• While some might argue that throwing a 50%-opacity fill or gradient on a photo is overdone at this point, there are still ways to use it smartly and make it look fresh. 

#18. Notion's hover buttons 

Notion is one of those products in which a clean and intuitive UI is vital to avoid overwhelming the users. With loads of data and options available, however,  avoiding the interface looking too cluttered was a challenge. One of the ways Notion addressed it is by relegating most action buttons to appearing visually only on hover. Editing or moving the item or adding a new one only becomes available when it might be relevant to the user.


What we can learn from this SaaS design

  • If you have to squeeze a lot of data into your design, consider hiding the buttons or other actionable items. They should be easy to access, but they do not necessarily need to be visible all the time. 

#19. Mojo's template navigation 


Mojo is another app which has to entice and retain the creative ones. While many similar platforms demonstrate its functionality, Mojo went a step further. The tab of templates geared towards creating Reels and TikTok videos looks and has to be navigated just like these platforms. This way, the app takes it a step further and showcases how the user's project might look like in its natural environment.

What we can learn from this SaaS design

  • If that's applicable to your product, demonstrating during the onboarding process the results the users might achieve with your app is a great way to emphasize your value.

#20. Later's colors and gradients

Times when gradients were the number one tool might have passed, but you shouldn't underestimate the power of well-placed and thought-out gradients still. In their web application interface design, Later does it both with the background and the button, without making any of them look over-the-top. 

Later UI

At Eleken, we often use gradients to emphasize the buttons or important info. Here you can see how it works in LittleDate design.

LittleDate design

What we can learn from this SaaS design

  • Don't overuse the gradients, but don't be afraid of them either. When done right, they are a great way to draw attention to the important navigation elements or information.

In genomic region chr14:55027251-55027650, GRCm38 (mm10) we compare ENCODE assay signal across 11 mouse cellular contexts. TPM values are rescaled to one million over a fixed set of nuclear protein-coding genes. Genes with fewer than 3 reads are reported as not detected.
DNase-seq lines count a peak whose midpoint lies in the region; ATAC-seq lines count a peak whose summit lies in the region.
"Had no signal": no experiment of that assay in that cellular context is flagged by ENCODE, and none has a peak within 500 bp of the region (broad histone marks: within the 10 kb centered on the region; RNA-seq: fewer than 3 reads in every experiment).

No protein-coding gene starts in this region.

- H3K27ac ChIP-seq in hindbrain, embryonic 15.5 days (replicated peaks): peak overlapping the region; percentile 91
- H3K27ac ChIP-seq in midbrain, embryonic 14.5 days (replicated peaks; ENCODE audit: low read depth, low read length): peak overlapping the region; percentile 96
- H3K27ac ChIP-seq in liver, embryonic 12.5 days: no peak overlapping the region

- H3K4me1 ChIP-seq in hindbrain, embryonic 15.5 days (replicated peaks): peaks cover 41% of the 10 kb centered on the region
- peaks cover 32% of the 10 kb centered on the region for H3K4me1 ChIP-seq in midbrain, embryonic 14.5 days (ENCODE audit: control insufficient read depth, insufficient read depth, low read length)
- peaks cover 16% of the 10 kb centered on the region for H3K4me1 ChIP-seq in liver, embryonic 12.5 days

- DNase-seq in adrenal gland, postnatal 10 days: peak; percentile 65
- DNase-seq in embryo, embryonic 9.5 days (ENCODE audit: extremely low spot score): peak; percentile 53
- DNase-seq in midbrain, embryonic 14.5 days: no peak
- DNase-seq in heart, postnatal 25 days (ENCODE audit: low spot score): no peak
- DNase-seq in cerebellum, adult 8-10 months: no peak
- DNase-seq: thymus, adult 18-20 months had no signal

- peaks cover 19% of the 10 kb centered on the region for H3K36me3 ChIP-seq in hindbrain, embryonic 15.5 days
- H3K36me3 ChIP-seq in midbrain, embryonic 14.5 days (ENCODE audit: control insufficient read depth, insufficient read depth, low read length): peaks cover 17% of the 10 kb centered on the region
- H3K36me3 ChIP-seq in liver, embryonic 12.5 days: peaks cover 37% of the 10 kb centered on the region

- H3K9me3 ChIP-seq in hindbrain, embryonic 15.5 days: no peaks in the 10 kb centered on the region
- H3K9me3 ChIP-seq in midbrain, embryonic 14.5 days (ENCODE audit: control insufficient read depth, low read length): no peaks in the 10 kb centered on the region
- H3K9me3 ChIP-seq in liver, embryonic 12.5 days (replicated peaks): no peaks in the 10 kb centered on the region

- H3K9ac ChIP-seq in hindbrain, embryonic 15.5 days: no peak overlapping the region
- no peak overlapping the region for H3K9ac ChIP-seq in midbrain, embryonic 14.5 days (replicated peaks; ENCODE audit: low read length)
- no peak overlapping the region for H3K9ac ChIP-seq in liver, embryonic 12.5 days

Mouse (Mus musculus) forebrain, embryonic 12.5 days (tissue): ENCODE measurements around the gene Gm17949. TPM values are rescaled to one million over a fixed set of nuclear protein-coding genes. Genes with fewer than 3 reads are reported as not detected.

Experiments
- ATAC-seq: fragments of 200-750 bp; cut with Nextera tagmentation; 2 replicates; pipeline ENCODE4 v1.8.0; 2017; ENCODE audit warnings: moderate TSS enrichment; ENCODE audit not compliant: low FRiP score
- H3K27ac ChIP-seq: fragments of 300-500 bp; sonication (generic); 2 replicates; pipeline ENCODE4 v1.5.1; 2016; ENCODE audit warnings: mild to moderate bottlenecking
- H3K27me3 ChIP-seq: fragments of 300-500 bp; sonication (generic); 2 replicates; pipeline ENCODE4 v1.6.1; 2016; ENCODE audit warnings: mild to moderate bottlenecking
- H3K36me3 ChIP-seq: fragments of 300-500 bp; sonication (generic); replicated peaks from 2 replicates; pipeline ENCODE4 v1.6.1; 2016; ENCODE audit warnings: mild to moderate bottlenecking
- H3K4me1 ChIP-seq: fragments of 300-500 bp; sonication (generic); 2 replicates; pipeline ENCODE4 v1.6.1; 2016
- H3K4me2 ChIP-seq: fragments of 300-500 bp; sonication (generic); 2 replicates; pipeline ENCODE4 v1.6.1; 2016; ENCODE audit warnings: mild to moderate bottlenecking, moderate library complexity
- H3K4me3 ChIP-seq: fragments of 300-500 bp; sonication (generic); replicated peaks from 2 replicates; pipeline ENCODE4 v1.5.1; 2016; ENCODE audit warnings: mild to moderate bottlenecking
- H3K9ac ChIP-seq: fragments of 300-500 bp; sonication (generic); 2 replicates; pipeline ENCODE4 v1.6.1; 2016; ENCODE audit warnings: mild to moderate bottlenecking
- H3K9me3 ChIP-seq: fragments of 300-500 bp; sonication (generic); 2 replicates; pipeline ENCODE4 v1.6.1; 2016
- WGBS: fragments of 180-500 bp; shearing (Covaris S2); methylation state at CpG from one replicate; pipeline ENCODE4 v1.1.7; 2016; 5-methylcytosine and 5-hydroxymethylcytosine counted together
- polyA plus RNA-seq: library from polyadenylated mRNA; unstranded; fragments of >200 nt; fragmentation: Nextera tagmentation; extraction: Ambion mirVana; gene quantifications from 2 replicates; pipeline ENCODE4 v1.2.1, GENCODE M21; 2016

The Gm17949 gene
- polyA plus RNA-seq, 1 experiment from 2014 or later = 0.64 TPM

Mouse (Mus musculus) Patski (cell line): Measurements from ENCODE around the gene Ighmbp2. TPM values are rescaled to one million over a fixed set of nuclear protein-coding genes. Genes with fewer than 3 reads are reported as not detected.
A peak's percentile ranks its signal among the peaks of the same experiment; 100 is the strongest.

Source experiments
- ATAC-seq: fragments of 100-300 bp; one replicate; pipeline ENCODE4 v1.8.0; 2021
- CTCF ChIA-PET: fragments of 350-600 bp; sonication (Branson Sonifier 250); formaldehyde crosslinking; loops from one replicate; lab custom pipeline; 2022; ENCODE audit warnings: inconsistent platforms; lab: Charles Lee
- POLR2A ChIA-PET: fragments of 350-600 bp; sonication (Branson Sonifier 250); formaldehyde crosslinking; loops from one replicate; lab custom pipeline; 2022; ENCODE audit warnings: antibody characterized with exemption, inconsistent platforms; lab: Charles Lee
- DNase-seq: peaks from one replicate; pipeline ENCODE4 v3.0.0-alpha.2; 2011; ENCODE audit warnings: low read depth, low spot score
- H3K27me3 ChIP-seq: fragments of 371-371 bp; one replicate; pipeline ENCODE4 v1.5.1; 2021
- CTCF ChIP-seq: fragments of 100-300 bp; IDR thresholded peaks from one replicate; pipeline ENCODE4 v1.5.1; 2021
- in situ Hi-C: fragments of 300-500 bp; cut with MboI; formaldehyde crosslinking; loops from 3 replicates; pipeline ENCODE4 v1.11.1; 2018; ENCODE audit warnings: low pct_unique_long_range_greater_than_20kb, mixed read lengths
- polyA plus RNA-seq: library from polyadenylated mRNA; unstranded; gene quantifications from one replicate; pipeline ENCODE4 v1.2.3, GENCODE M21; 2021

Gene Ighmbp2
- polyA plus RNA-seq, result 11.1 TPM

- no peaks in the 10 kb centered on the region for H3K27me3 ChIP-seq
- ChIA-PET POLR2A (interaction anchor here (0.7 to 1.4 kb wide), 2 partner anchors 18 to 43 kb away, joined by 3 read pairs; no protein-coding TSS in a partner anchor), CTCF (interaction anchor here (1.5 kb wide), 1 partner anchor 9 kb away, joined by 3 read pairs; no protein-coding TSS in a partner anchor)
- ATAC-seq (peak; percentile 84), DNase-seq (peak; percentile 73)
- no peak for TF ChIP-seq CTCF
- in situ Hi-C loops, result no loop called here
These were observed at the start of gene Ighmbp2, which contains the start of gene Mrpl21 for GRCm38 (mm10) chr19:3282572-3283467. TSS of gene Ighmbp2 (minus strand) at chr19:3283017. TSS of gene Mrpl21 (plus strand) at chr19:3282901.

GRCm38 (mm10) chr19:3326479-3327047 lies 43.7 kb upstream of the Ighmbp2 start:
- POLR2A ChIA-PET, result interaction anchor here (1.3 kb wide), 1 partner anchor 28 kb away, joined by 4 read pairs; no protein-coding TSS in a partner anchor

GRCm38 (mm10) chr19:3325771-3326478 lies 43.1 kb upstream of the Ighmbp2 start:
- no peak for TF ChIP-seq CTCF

#21. Todoist and Mailchimp's illustrations

Illustrations are an integral part of any UI design. Even if you're going for the minimalist and straightforward app interface design, illustrations can bear both decorative and communicative functions. In recent years, after Facebook, the trend for vector, colorful flat illustrations became a staple of the corporate styles (to the point that some illustrators build good careers out of them while the others started to loath the style). While there’s nothing wrong with this style, if you want your product to stand out, and/or it is targeted at the creative industry, you might want to experiment a bit with different styles of illustrations. 

Todoist illustrations

Mailchimp illustration

At Eleken, we use different types of illustrations for various projects. One of the most fun is the one we designed for the HabitSpace app. If you're designing a B2C product, original illustrations are almost a must.


What we can learn from this SaaS design

  • Illustration can be a distinctive part of your visual communication and style.
  • If you wondered whether you should have illustrations, you probably should.
  • If you automatically wanted to go for the flat vector illustrations, consider other options, especially if your product leans toward a more playful or creative vibe.

#23. Zapier's sequence builder

Zapier helps to automate one's processes, allowing users to do custom action sequences for that. This is presented in an intuitive form of the blocks adding to each other. 


What we can learn from this SaaS design

  • More often than not, chronological or logical sequences can be visualized in an easy-to-digest format, and it is your responsibility to learn how. For example, if using your product requires building complicated custom user scenarios, use cards and visualize the actionable items so that it cues the user and not confuses them.

#24. Vercel's integrations

Vercel uses quite large and eye-catching cards to visualize its integration possibilities, and splits them into categories according to their niche. The simple app interface here is legible and helps the user to navigate their integrations without fear of missing or forgetting anything. 


What we can learn from this SaaS design

  • If integrations and partnerships are an important part of your product, visualizing them through cards is a good way to lay them out for the user without cluttering the screen. 

#25. SoftStart's typographics

Typography is one of the elephants that bear good UI design on their spines. The only reason we haven't mentioned it earlier is that often good typography simply goes unnoticed. It's only when the headlines become hard to read, the paragraphs get too long, and the blocks of text squished together, we start noticing something's wrong.